Seeking to break a deadlock over President Donald Trump’s impeachment, a top Republican said Sunday he will push a change in rules that would allow a Senate trial to move forward immediately if Democrats do not agree to its format this week.
It seemed uncertain how receptive Senate Republican leader Mitch McConnell might be to an extraordinary rules change to bypass Democratic House Speaker Nancy Pelosi, who is stalling House-passed articles of impeachment against Trump in a bid to get new witnesses to testify.
McConnell has been clear he is aiming for Trump's swift acquittal in the Republican-controlled Senate.
GOP Sen. Lindsey Graham of South Carolina, chairman of the Senate Judiciary Committee, called Pelosi’s delay a “political stunt” and that she should move the articles along to the Senate so a trial can begin.
“If we don’t get the articles this week, then we need to take matters in our own hands and change the rules. Deem them to be delivered to the Senate,” he said.
Changing the Senate’s rules would require 51 votes in a chamber where Republicans hold a 53-47 edge. But such an extreme move would almost certainly ratchet up tensions in the already divided Congress. While senators have agreed on a 51-vote threshold to confirm judicial and administrative nominees, they have been wary of doing so on other legislative matters.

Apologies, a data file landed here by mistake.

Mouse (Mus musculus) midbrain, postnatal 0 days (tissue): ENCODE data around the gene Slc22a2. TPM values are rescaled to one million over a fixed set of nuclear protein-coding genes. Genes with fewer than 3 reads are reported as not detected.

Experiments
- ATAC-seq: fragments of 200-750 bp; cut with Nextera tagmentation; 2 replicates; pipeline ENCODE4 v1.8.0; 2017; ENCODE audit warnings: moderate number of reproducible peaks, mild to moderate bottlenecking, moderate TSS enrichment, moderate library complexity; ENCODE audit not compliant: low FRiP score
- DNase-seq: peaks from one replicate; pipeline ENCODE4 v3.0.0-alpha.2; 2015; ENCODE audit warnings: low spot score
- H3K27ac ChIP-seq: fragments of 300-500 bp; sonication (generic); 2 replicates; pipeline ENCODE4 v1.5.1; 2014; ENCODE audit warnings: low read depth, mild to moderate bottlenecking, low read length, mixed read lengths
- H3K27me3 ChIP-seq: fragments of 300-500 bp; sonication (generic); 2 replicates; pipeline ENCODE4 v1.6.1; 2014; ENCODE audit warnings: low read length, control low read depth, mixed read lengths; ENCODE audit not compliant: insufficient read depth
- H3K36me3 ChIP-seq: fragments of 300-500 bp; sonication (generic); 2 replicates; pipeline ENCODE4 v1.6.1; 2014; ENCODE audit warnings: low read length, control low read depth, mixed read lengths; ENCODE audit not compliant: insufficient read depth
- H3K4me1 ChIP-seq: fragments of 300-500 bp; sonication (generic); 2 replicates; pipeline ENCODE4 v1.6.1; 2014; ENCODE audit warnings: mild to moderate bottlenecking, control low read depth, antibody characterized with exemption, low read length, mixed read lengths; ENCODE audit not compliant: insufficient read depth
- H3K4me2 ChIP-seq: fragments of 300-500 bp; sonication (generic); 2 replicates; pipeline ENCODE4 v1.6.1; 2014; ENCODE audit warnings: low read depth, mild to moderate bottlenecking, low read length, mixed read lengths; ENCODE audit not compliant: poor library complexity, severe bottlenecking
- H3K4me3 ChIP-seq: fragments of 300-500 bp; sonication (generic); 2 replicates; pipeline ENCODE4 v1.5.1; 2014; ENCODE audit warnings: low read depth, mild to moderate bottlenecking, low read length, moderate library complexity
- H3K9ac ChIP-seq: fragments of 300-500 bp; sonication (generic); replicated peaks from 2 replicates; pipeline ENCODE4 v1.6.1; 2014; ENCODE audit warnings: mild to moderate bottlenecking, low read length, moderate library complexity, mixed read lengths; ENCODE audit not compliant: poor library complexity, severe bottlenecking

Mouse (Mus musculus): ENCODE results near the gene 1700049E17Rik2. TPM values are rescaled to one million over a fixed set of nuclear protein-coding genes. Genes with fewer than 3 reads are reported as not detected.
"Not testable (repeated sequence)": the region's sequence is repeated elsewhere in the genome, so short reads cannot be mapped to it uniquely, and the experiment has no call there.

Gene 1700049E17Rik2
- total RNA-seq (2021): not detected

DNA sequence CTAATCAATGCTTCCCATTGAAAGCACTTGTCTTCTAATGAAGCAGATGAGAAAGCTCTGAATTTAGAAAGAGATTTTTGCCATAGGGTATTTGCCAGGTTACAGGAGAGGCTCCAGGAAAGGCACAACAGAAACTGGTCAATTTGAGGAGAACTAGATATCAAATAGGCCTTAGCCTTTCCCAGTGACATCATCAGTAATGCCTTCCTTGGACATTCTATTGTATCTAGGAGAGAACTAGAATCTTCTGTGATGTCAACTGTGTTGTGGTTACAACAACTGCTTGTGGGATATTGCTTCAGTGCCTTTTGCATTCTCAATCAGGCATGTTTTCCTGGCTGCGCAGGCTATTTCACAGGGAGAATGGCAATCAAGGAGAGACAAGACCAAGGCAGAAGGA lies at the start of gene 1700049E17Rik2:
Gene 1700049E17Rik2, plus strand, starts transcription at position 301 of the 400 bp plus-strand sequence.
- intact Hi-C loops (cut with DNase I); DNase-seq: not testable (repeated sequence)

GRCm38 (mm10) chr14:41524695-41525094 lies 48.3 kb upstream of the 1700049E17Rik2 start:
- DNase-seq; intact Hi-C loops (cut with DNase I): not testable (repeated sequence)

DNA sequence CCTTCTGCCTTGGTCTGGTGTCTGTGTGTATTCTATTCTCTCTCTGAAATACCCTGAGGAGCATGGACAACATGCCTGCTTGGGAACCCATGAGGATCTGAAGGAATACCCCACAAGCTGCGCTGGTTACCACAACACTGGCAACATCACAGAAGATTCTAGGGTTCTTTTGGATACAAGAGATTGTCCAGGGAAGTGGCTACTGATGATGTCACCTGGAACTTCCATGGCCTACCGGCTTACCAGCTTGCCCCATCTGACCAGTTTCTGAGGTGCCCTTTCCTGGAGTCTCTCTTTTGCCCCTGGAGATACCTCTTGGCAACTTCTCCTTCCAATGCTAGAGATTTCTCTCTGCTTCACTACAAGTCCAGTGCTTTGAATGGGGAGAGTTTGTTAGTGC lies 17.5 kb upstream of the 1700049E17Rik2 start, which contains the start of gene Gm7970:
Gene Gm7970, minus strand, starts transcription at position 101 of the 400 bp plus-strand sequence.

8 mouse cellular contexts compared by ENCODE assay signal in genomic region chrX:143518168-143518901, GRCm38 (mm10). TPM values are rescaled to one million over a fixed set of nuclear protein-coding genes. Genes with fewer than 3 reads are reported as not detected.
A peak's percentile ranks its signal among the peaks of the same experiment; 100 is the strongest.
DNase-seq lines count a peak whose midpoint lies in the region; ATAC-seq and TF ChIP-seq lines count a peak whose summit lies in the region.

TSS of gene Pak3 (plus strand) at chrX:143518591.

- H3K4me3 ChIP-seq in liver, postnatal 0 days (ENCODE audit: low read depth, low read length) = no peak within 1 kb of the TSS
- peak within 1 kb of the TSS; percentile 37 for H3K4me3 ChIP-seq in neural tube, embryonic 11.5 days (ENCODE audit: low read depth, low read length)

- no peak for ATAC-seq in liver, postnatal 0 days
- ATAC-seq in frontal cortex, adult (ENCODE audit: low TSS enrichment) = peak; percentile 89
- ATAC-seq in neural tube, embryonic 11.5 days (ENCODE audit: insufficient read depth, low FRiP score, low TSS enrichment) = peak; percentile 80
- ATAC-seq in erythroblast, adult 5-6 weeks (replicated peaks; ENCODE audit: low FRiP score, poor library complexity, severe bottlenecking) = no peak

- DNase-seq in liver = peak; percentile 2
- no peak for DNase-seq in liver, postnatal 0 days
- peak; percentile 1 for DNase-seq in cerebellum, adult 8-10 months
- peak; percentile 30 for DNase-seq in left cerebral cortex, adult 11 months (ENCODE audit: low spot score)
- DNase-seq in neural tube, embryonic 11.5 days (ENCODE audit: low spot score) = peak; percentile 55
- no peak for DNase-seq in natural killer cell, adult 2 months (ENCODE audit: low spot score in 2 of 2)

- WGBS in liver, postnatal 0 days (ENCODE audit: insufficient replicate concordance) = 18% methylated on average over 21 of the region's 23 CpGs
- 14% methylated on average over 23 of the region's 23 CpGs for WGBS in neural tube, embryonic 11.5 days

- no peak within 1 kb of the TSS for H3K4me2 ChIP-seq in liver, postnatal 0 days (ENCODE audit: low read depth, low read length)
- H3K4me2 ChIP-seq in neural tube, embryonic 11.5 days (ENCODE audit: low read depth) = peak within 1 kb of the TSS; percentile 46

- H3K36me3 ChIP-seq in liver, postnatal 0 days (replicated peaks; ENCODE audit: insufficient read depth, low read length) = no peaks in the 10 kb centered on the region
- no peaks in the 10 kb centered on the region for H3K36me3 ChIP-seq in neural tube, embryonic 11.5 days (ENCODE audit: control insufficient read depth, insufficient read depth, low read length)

McConnell, at least for now, has said he is content to simply wait out Pelosi, D-Calif., while the Senate moves on to other business.
Graham suggested that GOP patience is wearing thin over Pelosi’s delay. “My goal is to start this trial in the next coming days, not let Nancy Pelosi take over the Senate,” he said.
Rep. Adam Schiff, chairman of the House Intelligence Committee, said it was up to Pelosi to decide when to release the articles, but “I don’t think it’s going to be indefinite.”
“The desire is to get a commitment from the Senate that they're going to have a fair trial,” he said.
A top McConnell ally, former aide Josh Holmes, said Democrats have little to gain by dragging out the process. Most expect the Senate will ultimately vote to acquit the president and Trump will not be removed from office.
“This ends only one way and that’s when she sends the papers over without any kind of preconditions,” Holmes said.
Graham spoke on Fox News Channel’s “Sunday Morning Futures,” Schiff was on CNN’s “State of the Union,” and Holmes appeared on “Fox News Sunday.”
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